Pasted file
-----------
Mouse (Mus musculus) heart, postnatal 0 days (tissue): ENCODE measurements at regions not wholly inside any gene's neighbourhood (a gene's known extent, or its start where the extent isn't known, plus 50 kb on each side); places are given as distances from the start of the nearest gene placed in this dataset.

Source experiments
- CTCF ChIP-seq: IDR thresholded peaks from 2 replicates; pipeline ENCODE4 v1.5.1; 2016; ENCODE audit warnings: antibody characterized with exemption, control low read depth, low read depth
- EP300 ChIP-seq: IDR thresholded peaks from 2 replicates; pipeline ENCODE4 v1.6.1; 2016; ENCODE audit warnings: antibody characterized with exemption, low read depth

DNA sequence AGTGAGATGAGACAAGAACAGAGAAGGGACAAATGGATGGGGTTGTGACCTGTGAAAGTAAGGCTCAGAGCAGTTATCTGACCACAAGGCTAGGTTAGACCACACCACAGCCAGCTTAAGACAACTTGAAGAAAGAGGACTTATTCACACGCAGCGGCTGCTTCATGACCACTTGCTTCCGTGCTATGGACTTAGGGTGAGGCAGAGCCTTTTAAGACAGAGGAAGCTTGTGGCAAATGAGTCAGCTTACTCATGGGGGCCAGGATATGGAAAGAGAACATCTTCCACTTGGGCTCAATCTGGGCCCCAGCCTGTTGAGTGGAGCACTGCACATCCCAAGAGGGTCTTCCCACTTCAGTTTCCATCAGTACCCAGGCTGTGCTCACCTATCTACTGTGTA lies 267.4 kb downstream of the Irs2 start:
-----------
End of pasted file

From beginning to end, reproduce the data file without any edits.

Mouse (Mus musculus) heart, postnatal 0 days (tissue): ENCODE measurements at regions not wholly inside any gene's neighbourhood (a gene's known extent, or its start where the extent isn't known, plus 50 kb on each side); places are given as distances from the start of the nearest gene placed in this dataset.

Source experiments
- CTCF ChIP-seq: IDR thresholded peaks from 2 replicates; pipeline ENCODE4 v1.5.1; 2016; ENCODE audit warnings: antibody characterized with exemption, control low read depth, low read depth
- EP300 ChIP-seq: IDR thresholded peaks from 2 replicates; pipeline ENCODE4 v1.6.1; 2016; ENCODE audit warnings: antibody characterized with exemption, low read depth

DNA sequence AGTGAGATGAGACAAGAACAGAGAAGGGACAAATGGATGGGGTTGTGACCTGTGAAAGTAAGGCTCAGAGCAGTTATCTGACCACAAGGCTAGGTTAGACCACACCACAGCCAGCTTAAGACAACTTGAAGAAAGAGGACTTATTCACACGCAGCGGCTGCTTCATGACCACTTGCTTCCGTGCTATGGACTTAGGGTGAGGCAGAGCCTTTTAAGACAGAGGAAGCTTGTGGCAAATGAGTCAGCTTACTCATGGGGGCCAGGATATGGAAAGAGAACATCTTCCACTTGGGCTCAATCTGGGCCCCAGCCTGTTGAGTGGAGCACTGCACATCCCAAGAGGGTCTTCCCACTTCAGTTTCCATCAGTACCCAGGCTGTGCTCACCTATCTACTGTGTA lies 267.4 kb downstream of the Irs2 start: